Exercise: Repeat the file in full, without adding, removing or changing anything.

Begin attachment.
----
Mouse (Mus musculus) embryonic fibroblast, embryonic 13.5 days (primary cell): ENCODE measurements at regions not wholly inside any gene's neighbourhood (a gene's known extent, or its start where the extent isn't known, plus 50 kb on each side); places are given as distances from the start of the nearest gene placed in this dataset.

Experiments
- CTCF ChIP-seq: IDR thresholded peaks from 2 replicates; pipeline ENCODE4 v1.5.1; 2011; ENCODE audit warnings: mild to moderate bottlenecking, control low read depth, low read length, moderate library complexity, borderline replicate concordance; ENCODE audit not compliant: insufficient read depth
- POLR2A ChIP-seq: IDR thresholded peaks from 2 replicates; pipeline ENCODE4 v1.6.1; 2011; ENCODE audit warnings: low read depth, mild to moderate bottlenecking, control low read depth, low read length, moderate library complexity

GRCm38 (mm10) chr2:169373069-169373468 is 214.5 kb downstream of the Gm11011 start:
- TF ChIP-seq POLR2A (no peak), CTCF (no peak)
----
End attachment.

Mouse (Mus musculus) embryonic fibroblast, embryonic 13.5 days (primary cell): ENCODE measurements at regions not wholly inside any gene's neighbourhood (a gene's known extent, or its start where the extent isn't known, plus 50 kb on each side); places are given as distances from the start of the nearest gene placed in this dataset.

Experiments
- CTCF ChIP-seq: IDR thresholded peaks from 2 replicates; pipeline ENCODE4 v1.5.1; 2011; ENCODE audit warnings: mild to moderate bottlenecking, control low read depth, low read length, moderate library complexity, borderline replicate concordance; ENCODE audit not compliant: insufficient read depth
- POLR2A ChIP-seq: IDR thresholded peaks from 2 replicates; pipeline ENCODE4 v1.6.1; 2011; ENCODE audit warnings: low read depth, mild to moderate bottlenecking, control low read depth, low read length, moderate library complexity

GRCm38 (mm10) chr2:169373069-169373468 is 214.5 kb downstream of the Gm11011 start:
- TF ChIP-seq POLR2A (no peak), CTCF (no peak)